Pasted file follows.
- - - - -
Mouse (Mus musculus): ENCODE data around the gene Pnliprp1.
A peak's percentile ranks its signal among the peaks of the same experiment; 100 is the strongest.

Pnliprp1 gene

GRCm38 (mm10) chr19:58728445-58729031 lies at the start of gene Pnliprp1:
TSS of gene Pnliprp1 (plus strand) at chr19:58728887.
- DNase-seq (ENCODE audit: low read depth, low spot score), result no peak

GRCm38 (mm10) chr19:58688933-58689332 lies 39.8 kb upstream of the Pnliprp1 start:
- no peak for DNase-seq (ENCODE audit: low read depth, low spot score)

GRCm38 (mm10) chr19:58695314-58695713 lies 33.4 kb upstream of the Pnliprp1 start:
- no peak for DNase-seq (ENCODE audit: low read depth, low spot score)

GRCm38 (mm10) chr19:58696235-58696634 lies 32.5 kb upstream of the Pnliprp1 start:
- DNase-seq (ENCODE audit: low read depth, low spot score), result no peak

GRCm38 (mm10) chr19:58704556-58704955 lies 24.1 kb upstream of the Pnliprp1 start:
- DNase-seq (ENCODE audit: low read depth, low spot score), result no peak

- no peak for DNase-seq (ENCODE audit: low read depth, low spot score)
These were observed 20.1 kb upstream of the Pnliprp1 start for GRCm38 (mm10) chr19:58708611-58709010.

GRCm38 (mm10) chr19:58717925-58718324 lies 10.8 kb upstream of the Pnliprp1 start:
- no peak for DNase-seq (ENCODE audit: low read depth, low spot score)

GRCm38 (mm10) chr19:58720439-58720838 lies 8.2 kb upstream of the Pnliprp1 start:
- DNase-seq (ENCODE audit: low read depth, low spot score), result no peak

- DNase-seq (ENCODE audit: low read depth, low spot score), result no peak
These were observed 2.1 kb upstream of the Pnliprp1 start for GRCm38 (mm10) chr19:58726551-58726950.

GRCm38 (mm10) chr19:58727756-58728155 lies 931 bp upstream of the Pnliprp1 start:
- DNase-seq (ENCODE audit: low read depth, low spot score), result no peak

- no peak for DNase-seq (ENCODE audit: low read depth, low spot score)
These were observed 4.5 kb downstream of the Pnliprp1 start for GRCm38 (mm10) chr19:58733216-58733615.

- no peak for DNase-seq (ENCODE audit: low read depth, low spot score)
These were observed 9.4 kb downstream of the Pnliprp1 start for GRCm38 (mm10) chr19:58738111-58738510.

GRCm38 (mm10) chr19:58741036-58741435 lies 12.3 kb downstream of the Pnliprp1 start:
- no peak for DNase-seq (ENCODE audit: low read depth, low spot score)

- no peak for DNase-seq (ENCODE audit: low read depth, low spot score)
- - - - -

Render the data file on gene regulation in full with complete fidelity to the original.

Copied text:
Mouse (Mus musculus): ENCODE data around the gene Pnliprp1.
A peak's percentile ranks its signal among the peaks of the same experiment; 100 is the strongest.

Pnliprp1 gene

GRCm38 (mm10) chr19:58728445-58729031 lies at the start of gene Pnliprp1:
TSS of gene Pnliprp1 (plus strand) at chr19:58728887.
- DNase-seq (ENCODE audit: low read depth, low spot score), result no peak

GRCm38 (mm10) chr19:58688933-58689332 lies 39.8 kb upstream of the Pnliprp1 start:
- no peak for DNase-seq (ENCODE audit: low read depth, low spot score)

GRCm38 (mm10) chr19:58695314-58695713 lies 33.4 kb upstream of the Pnliprp1 start:
- no peak for DNase-seq (ENCODE audit: low read depth, low spot score)

GRCm38 (mm10) chr19:58696235-58696634 lies 32.5 kb upstream of the Pnliprp1 start:
- DNase-seq (ENCODE audit: low read depth, low spot score), result no peak

GRCm38 (mm10) chr19:58704556-58704955 lies 24.1 kb upstream of the Pnliprp1 start:
- DNase-seq (ENCODE audit: low read depth, low spot score), result no peak

- no peak for DNase-seq (ENCODE audit: low read depth, low spot score)
These were observed 20.1 kb upstream of the Pnliprp1 start for GRCm38 (mm10) chr19:58708611-58709010.

GRCm38 (mm10) chr19:58717925-58718324 lies 10.8 kb upstream of the Pnliprp1 start:
- no peak for DNase-seq (ENCODE audit: low read depth, low spot score)

GRCm38 (mm10) chr19:58720439-58720838 lies 8.2 kb upstream of the Pnliprp1 start:
- DNase-seq (ENCODE audit: low read depth, low spot score), result no peak

- DNase-seq (ENCODE audit: low read depth, low spot score), result no peak
These were observed 2.1 kb upstream of the Pnliprp1 start for GRCm38 (mm10) chr19:58726551-58726950.

GRCm38 (mm10) chr19:58727756-58728155 lies 931 bp upstream of the Pnliprp1 start:
- DNase-seq (ENCODE audit: low read depth, low spot score), result no peak

- no peak for DNase-seq (ENCODE audit: low read depth, low spot score)
These were observed 4.5 kb downstream of the Pnliprp1 start for GRCm38 (mm10) chr19:58733216-58733615.

- no peak for DNase-seq (ENCODE audit: low read depth, low spot score)
These were observed 9.4 kb downstream of the Pnliprp1 start for GRCm38 (mm10) chr19:58738111-58738510.

GRCm38 (mm10) chr19:58741036-58741435 lies 12.3 kb downstream of the Pnliprp1 start:
- no peak for DNase-seq (ENCODE audit: low read depth, low spot score)

- no peak for DNase-seq (ENCODE audit: low read depth, low spot score)